Think Tank Retrospective 20

Camera bags, I have a bunch of them. And I've owned MANY more over the years trying to find the "perfect bag". Finally, I gave up. I realized that "the perfect bag" just doesn't exist. But there is such a thing as the perfect camera bag; for me, and for a specific use.

The Think Tank Retrospective 20 is one of those bags. I've been using this bag for three years now, and that's saying a lot! I've used Tenba, Tamrac, Lowe Pro, Kata, Boda, and others. I've used the lens bags, backpacks, sling bags, harnesses, vests, and other shoulder bags. And I still use some of those for what they do better.


What does the retrospective do better than the others?

Think Tank Retrospective

The Retrospective is my "general purpose casual bag." It's adequately padded, but not bomb proof. Drop the bag from shoulder height or similar and something is probably going to get broken. But this lighter padding makes the bag more versatile, less bulky, weigh less,  and more comfortable to carry. All great things.

The bag is designed to be "inconspicuous" in that it's not loudly branded and it doesn't really look much like a traditional camera bag. Also a good thing.

The bag is sized to carry a gripped or pro body with a 70-200mm f/2.8 attached, and it will...... *IF* the lens hood is reversed.


Actually, it will hold the body and 70-200mm f/2.8 with the lens hood in shooting position but the body is sticking up above the bag top. The flap will still cover the body and secure to the front with velcro if enabled. But it's not as secure or stable. For me, that's ok. 

They advertise the bag as able to hold a pro body, 2-4 additional lenses, an extra body, a flash, papers, tablet, cards, filters, blah, blah, blah. And I suppose it can. But IMO that would defeat the usefulness of this bag. If you load up this bag that heavy it's not as comfortable, nor discrete, and things get much harder to access and use.


Additional "Features" and my opinion of them:

Removable top handle- Great! I removed it. It gets in the way when actually using the bag.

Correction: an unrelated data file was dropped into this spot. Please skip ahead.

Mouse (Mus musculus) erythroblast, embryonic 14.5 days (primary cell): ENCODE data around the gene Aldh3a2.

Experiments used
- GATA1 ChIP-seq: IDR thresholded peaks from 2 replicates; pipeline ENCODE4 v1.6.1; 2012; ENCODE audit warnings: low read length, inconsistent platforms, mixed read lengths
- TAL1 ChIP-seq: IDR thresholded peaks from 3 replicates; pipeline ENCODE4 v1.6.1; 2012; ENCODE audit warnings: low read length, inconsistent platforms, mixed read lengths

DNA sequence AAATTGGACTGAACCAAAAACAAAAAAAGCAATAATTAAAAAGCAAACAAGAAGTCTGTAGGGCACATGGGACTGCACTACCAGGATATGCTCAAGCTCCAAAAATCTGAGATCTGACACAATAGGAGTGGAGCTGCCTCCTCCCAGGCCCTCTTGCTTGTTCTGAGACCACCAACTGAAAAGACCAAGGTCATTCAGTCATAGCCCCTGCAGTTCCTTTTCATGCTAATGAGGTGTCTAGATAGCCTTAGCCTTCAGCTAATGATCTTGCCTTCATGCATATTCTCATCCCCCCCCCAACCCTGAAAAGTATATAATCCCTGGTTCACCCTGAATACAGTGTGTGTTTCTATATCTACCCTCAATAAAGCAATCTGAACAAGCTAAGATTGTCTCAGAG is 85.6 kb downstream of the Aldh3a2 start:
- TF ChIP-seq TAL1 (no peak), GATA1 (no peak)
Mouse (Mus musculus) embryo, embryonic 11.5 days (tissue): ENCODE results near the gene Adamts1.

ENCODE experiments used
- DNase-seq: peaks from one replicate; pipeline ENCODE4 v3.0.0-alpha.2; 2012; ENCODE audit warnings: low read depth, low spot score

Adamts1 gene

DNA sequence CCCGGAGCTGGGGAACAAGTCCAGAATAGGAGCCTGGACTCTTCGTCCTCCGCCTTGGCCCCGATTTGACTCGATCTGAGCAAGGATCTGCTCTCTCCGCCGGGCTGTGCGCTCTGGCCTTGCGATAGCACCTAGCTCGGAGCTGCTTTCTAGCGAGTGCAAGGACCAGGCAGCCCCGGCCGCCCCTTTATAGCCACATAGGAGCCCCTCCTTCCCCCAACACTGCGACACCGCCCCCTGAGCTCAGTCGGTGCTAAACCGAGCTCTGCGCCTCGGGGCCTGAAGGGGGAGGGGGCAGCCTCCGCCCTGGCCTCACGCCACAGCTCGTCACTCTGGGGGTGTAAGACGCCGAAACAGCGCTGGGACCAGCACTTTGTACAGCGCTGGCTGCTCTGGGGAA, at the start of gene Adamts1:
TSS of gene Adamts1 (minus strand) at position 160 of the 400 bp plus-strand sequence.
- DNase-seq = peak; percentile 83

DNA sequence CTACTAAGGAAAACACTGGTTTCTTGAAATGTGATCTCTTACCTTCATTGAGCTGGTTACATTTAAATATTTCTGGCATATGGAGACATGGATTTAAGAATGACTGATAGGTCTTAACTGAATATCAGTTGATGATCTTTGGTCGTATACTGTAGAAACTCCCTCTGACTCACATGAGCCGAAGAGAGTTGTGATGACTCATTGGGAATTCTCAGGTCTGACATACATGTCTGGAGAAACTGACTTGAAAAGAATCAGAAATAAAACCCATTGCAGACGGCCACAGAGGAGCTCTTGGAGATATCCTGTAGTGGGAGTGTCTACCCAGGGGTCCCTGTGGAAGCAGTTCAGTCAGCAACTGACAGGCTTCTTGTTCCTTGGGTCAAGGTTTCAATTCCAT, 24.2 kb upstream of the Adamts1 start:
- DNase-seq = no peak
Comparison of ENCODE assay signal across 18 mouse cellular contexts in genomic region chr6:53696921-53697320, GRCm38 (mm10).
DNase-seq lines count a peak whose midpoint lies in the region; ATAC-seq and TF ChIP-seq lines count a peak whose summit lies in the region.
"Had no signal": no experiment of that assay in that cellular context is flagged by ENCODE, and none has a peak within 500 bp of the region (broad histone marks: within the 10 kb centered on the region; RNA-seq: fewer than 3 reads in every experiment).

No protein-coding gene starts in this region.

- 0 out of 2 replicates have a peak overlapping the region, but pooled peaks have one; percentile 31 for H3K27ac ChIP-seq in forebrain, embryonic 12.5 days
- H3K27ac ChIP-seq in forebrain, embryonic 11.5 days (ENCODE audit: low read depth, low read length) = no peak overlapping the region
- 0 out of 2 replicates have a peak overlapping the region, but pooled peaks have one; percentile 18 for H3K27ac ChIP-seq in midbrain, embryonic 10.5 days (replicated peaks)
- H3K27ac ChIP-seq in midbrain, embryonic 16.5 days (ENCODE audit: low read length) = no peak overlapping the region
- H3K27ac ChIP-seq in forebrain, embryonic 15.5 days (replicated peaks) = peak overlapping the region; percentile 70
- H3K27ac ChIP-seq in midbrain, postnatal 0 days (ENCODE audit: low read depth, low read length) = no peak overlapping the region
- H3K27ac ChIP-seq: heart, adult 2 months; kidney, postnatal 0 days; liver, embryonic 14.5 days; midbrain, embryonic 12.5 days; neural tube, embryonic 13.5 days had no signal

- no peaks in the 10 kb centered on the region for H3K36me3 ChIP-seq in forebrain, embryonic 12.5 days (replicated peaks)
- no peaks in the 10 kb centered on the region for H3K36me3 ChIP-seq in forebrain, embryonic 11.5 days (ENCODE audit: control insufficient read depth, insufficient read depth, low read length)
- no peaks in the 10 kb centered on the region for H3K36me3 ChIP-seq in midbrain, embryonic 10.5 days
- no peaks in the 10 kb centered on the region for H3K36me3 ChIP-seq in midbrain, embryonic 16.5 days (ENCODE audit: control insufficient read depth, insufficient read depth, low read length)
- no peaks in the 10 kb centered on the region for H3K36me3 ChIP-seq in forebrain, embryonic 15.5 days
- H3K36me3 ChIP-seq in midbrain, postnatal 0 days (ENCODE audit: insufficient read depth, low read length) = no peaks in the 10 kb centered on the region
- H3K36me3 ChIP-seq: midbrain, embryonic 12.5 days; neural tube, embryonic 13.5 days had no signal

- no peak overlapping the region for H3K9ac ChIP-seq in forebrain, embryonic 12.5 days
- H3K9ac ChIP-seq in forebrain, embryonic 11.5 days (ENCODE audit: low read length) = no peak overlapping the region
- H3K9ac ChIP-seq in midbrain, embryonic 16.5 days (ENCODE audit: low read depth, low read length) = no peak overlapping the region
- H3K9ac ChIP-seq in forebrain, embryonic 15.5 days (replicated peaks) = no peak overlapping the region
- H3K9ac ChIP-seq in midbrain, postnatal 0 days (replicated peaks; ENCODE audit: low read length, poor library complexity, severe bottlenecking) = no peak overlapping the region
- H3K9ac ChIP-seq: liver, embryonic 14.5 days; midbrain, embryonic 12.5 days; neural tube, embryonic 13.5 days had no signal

Exterior webbing loops for attaching more stuff- Pointless. If I wanted to carry more stuff I'd use a bigger bag. The loops also block access to the side pockets. But I guess that's "ok" since those pockets are pretty useless. They're too small and too deep, maybe clip a pen there or something.

Large expandable Front Pocket- Great! I use it as my "drop pocket". Used Batteries, lens caps, whatever. Carrying a second body in there? I don't think so, there's absolutely no padding.

Large Rear Pocket: Great! I use it to carry paperwork, fliers, etc. Putting anything fragile in there? Again, absolutely no exterior padding and this side will be banging against you.

Collapsible Nylon Pockets in the main compartment- "Eh." They don't do much and kind of get int the way. The only use I've found for them is to keep one flash "separated" from a second flash when carrying two flashes in one divided space. Unfortunately, it won't fit my SB800 with the 5th battery pack thing. It fits an SB600 nicely; just fits an SB800 without the 5th battery, and I'm not to sure it would hold a SB900 at all. 

Rain Cover- Ok, I suppose it could come in handy. I have no idea where mine is.

Padded Strap- Nice! Large, well padded, comfortable, and it doesn't slip. What else can you ask for?

Velcro "Silencers"- Great! I always use them. They cover the velcro flaps so that the velcro doesn't stick. This makes the bag "silent" to use. I love that. But it also prevents the flaps from actually "securing" anything.

Additional pockets- There's plenty for a couple filters, cards, lens pen, etc.

Adjustable dividers- Have to have them. Once I got the bag configured I don't think I've ever moved them.


What the Retrospective 20 is good for, or "how I use my Retrospective 20."

As I said, it's my "general purpose casual bag." I use it to carry a few things "inconspicuously" and conveniently.  It's not for carrying everything (no camera carry bag is).

I select the pieces of gear I want for that outing and load it appropriately.

Often, I will have the  Nikon 28-300mm attached to the camera with tho hood installed in shooting position and lens cap removed in the center spot. The Nikon 14-24mm f/2.8 in an end location, and the SB800 in the other end spot. Like they show in this picture.

Retrospective

Sometimes the lenses will be different; maybe the 70-200mm f/2.8 and the 24-70mm f/2.8. Regardless of what lens is attached it's always carried the same way. Hood installed in shooting position with lens cap removed. A "little" more care is required if the lens attached is the 70-200mm.

Sometimes I'll carry the camera on it's own strap which allows me to carry an additional lens or extra flashes. This is how I use it when things are "a little more serious". I'll generally have the camera, 70-200mm, f/2.8, 24-70mm f/2.8, 14-24mm f/2.8, and SB800 with me. That's all large and heavy pro gear. It all fits well and is easily accessed. I use it more as a "lens" bag in this situation and I find I prefer it to something like the Boda Bag or even Think Tank's own "lens changer" version of this bag.

And there's other configurations. Maybe I'll take the Sigma 150mm f/2.8 Macro instead of one of the other lenses, or maybe I'll carry one lens and three flashes in there. Whatever. 

The point is that what I want and need fits well, it's easy to access, and it is comfortable to carry. You can't ask for anything more from a bag.

It's not my only bag. But for some it may be the only bag you need.

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